“Many of us were angry,” says Wheatle, recalling the aftermath of the fire that sent shockwaves through the community. “That was all on our minds, because we believed that could have been any one of us, we partied the same way they did.” McQueen too remembered the era well, and “energy that was put upon you when you walked down the street as a Black person.” Wheatle says that it was when the London Metropolitan Police started “Operation Swamp,” which used stop and search powers to target Black youths, that the pressure intensified. “It was becoming intolerable. It was almost like living in an occupied town—you could get arrested for looking into a shoe shop or trying on shoes,” Wheatle says. “It was just too oppressive, and something had to break.”
It broke on April 10, 1981, as the police were accused of failing to properly respond to and get medical attention quickly enough for a young Black man who had been stabbed and later died. As a large crowd gathered in protest, more police arrived and the scene escalated into violence. Over the course of the three days of the uprising, more than 279 police officers and dozens of civilians were injured, over 100 cars were damaged and 82 people were arrested. TIME reported that the “riots [stirred] a wave of anguish and recrimination…London now bears a more lasting scar: the psychic damage from the worst race riot in British history.” For Wheatle, watching the filming of the riot scenes for the film was an empowering experience, and brought back his memories of the time. “I remembered that feeling of exhilaration, because finally in front of my eyes, the police were on the defensive and were running away,” he recalls.
Wheatle’s experience in prison and as a successful writer
Wheatle was arrested after the uprising and sentenced to a four-month prison sentence for his participation. It was there that he met his cellmate, Simeon, who would become a huge influence on the young Wheatle, who was carrying bitterness and anger about what had happened to him during his childhood and adolescence. “Slowly and surely, I began to listen to him and what he said began to make sense, and started to instill a belief in me that I could make a change,” recalls Wheatle, speaking about how Simeon introduced him to The Black Jacobins, a 1938 book by Trinidadian historian C. L. R. James, that tells the history of the Haitian Revolution of 1791–1804. The book marked the first time he felt was presented with a history that felt relevant to him. After that, Wheatle recalls asking Simeon whether he had any more books about his identity, history and ancestors, which led to more conversations and a greater sense of political and historical engagement. “It was a very good time for me, because I came out a lot more educated than when I entered,” says Wheatle.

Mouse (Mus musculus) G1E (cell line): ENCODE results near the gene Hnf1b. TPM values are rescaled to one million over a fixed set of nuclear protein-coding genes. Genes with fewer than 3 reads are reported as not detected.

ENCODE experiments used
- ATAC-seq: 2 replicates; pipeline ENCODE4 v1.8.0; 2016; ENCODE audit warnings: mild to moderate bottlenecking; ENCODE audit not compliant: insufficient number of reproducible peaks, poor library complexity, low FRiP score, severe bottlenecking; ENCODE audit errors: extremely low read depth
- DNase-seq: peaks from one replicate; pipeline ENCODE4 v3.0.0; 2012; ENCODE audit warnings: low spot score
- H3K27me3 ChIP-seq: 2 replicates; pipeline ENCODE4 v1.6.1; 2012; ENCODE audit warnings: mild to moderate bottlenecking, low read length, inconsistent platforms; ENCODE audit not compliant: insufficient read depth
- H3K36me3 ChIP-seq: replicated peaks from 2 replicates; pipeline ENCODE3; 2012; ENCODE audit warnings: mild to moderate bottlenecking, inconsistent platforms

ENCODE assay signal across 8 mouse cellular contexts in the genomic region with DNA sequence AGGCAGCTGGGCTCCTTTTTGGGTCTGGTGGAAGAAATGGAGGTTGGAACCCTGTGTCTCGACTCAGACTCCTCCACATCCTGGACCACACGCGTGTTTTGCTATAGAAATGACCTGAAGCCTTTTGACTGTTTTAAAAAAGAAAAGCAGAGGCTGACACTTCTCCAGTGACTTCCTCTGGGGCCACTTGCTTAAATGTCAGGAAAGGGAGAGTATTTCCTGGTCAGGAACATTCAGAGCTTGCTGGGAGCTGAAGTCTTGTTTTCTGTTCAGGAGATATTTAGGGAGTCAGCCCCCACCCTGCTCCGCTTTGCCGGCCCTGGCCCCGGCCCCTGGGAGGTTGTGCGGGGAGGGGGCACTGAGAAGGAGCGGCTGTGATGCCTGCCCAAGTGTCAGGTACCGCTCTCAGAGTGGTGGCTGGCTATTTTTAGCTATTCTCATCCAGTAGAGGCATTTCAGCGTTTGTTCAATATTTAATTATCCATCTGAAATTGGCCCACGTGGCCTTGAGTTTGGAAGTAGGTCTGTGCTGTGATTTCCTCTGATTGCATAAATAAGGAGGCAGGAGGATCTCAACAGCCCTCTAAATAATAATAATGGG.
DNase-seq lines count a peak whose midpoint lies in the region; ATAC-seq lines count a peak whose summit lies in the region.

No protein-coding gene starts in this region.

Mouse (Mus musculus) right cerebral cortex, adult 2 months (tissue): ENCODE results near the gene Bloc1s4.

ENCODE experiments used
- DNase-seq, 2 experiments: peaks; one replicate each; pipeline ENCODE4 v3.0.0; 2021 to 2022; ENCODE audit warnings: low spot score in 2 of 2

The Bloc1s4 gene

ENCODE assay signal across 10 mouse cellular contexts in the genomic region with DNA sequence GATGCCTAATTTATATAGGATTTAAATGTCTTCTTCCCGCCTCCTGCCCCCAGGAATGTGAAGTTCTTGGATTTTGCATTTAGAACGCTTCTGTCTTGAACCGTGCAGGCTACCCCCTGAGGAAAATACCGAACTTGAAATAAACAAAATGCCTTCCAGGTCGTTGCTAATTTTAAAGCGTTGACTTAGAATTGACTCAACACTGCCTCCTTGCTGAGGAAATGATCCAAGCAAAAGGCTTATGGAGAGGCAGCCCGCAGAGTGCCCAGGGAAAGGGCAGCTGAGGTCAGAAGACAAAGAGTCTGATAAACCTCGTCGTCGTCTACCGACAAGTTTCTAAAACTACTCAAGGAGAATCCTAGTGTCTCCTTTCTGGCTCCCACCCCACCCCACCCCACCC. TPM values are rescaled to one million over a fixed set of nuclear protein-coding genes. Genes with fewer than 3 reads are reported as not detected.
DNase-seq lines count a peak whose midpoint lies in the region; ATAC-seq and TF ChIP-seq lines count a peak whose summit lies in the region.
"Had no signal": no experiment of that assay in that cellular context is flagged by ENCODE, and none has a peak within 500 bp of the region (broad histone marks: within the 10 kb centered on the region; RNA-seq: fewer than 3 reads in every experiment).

As a way to process how he felt after leaving prison, Wheatle began to write poetry, and then narrative fiction drawing from his experiences. That has since translated into a successful literary career; his award-winning 1999 debut novel Brixton Rock was adapted for the stage and as a short film, and in 2008, he received an MBE in the Queen’s Birthday Honours list for services to literature. But he hasn’t always felt welcomed by the literary establishment. “I make no apologies for writing about hustlers, or people like me who loved reggae back in the day,” he says, adding that for the first 13 or so years of his career, he was never invited to any major literary festival, even though he was producing what he felt to be good work that was receiving positive reviews. “There was an attitude that [my work] was only for Black people of a certain demographic. I like to counter that, because I think they’re universal stories with universal themes: the themes of belonging, of having a country not accept you, of racism.”
Looking back now, Wheatle hopes McQueen’s film “places value on lives similar to mine, who feel that they don’t belong, that they’re not being listened to, that they can’t achieve anything.” Wheatle has been to Jamaica many times, and has often found himself wondering whether he would have become the writer he is today had he grown up there. “Even though I suffered so much here, at least I had the opportunity to become what I am today,” he says. “I’m not going to try to sugarcoat it: life is, at times, very unfair. But what opportunities we have, we have to latch onto. However slim the opportunity is, we have to take it, and try to realize that potential with it.”